Saladin’s Reign in Jerusalem
Saladin’s compassionate but absolute conquest of Jerusalem put an end once and for all to Christian dominion over the Holy City. Through various building projects in the name of Islam and with a total reclamation of the Temple Mount, Saladin put the stamp of his religion upon Jerusalem. He also invited the Jews to return to Jerusalem and to take up residence there. But the battles between Saladin’s forces and the Crusaders raged on, as they would for many years to come.
One of Saladin’s first acts was to retake the Dome of the Rock and Al-Aqsa mosque, which had been converted into Christian houses of worship during the Crusaders’ reign. This meant dismantling the stone that obscured many of the Islamic aspects of the buildings, including a cover for the Rock itself. A cross adorned the top of the dome, which was pulled down.
Jerusalem: A Muslim City Once More
But Saladin didn’t stop there in his architectural transformation of the city. He acquired the Church of St. Anne and turned it into a mosque, while making the convent into a Muslim place of learning.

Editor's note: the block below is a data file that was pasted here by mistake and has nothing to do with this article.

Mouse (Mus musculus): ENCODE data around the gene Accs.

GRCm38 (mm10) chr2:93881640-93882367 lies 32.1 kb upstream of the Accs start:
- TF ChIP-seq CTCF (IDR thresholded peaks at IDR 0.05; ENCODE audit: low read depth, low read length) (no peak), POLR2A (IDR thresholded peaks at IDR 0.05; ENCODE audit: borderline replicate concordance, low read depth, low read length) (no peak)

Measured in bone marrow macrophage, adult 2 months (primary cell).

The population of the city, now drained of most of its Christians, also changed dramatically during Saladin’s reign: Thousands of Muslims flocked to Jerusalem, and Saladin invited the Jews to return, particularly the Jewish community of Ashkelon.
For the most part, the only Christians that remained in Saladin’s Jerusalem were eastern Christians: The Greek Orthodox were given control of the Church of the Holy Sepulchre, and some thousands of Armenian and Syrian Christians remained in the city as well.
But a Third Crusade against Saladin was already brewing. In England, King Richard I took up a “Saladin Tax” to gather funds for the Third Crusade. Though Acre became the new capital city of Crusader Palestine, the rulers in Acre referred to themselves as “King of Jerusalem.”
This continued warfare between the Muslims and Crusaders created relentless tension in the region for many years to come.